A Hoax: Stars
Shari Sebbens, Glenn Hazeldine, Sally McKenzie, Charles Allen. Directed by Lee Lewis. La Boite. Runs till May 26.
The writing genre known as Misery Memoirs or Inspirational Lit - depending on how sensitive your cynicism gauge – has spawned its own fake sub-culture.
For the uninitiated, or unconcerned, this is the area of biography which allows the troubled individual to seek solace, and mass media therapy, through the lucrative medium of a best seller.
There’s been heaps of genuine storytelling stories successes, where early suffering has been expunged through letting it all hang out in colourful literary form.
However, award-winning Australian’s playwright Rick Viede’s second major work, A Hoax, which had its world premiere at
’s La Boite last week, deals with the even darker side of this public self-analysis. Brisbane
A Hoax, as the play’s title suggests, takes a fictional microscopic view of fact fakery, through the story of young indigenous girl recruited to be a ‘classic victim’ of hideous child abuse.
The idea is that naïve Miri Smith becomes the ‘real-life’ author Currah (Shari Sebbens), while white social worker and genuine author, Anthony ‘Ant’ Dooley (Glenn Hazeldine), stands behind the façade of this dirty little secret.
Dooley, who is such an insignificant character he can’t get anyone to use his nickname-moniker Ant, has penned Nobody’s Girl, but the world is not to know that significant guilty fact.
The other two characters in the play, as we fellow Currah’s remarkable transformation, are the over-the-top, champagne swilling, self-seeking agent Ronnie Lowe (Sally McKenzie) and her camp and rather sometimes scary assistant Tyrelle Parks (Charlie Allen).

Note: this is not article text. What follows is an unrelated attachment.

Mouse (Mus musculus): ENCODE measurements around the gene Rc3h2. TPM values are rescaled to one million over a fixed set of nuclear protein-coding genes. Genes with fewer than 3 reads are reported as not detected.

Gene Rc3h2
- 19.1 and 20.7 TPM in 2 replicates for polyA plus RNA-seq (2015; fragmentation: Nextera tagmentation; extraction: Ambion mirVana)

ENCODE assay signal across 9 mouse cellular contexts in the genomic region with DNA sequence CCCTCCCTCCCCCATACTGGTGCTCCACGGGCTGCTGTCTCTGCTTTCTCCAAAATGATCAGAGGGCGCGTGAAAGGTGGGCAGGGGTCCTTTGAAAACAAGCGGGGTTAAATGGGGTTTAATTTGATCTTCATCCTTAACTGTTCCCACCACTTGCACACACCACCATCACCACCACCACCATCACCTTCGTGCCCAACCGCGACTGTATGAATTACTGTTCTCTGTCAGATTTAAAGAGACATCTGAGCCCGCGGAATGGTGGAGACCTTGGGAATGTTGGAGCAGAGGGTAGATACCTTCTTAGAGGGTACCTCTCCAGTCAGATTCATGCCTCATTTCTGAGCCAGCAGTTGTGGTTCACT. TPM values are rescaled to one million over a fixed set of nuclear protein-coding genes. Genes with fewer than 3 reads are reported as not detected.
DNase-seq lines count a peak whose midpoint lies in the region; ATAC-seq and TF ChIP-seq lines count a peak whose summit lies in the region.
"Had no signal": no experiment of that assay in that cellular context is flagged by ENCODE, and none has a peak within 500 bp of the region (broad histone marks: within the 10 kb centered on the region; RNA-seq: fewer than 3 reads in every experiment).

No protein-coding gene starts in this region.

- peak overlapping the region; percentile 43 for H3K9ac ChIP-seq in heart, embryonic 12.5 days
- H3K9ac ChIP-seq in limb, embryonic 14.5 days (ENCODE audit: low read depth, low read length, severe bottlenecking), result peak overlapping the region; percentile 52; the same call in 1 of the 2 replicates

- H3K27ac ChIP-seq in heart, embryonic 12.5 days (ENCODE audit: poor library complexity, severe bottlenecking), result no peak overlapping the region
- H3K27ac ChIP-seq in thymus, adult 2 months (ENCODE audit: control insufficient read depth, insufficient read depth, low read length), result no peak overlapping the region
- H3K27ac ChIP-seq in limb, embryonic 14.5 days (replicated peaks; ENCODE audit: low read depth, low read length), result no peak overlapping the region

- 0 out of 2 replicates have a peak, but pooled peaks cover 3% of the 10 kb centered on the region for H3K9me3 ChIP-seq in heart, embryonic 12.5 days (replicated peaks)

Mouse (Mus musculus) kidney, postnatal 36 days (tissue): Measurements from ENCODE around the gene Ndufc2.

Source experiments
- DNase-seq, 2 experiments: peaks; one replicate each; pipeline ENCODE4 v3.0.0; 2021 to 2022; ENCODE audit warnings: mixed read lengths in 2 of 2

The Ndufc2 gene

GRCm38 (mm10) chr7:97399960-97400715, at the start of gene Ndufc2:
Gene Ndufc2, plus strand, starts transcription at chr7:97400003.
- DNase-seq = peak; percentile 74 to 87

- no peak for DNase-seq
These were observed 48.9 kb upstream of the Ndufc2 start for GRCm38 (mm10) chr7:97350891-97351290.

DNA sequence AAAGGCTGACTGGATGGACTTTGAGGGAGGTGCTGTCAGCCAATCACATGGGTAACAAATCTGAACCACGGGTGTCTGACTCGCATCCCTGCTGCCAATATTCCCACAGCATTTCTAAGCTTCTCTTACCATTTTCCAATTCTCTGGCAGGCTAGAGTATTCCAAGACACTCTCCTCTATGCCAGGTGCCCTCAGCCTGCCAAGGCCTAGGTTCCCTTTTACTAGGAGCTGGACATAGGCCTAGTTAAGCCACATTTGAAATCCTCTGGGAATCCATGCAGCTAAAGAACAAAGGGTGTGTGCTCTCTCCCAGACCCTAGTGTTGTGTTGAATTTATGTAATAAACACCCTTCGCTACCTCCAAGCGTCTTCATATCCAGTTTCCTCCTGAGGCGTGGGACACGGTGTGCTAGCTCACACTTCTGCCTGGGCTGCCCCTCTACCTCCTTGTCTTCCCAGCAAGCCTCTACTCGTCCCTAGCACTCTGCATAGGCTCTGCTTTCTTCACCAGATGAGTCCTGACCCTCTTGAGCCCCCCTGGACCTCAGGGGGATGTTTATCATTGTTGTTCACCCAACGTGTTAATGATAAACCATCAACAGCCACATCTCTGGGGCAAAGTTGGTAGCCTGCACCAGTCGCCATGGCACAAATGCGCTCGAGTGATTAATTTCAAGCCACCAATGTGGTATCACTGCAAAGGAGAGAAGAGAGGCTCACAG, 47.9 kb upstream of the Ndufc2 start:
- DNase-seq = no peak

The play, which has been brilliantly written and plotted, moves between high farce and frightening overtones of threatening behaviour, but still managed to polarise opinion within the Brisbane theatre community.
While I’ll be reviewing A Hoax on
Brisbane’s 612ABC on Friday (May 18) with Spencer Howson, I thought today I’d publish links to two very different views of the production. Brisbane
The reviews, at the bottom of this story, from Absolute Theatre’s Eric Scott and David Burton in the Greenroom, both make entertaining reading and an engaging contrast.
Being a great believer in cultural democracy, I love Vive la Difference in critical surfing. I believe it’s the differences between things which truly defines them.
And my view?
I had a great night going on this bewildering journey, following a quartet of colourful and sometimes over-the-top characters, although at times it all seemed a little confusing.
That’s not so much fence sitting as simply acknowledging that art, like life, is never black and white, and even the most brilliant diamonds are flawed.
Incidentally, this already award-winning play is a joint production with the Griffin Theatre Company and will be opening at the Stables Theatre July 20.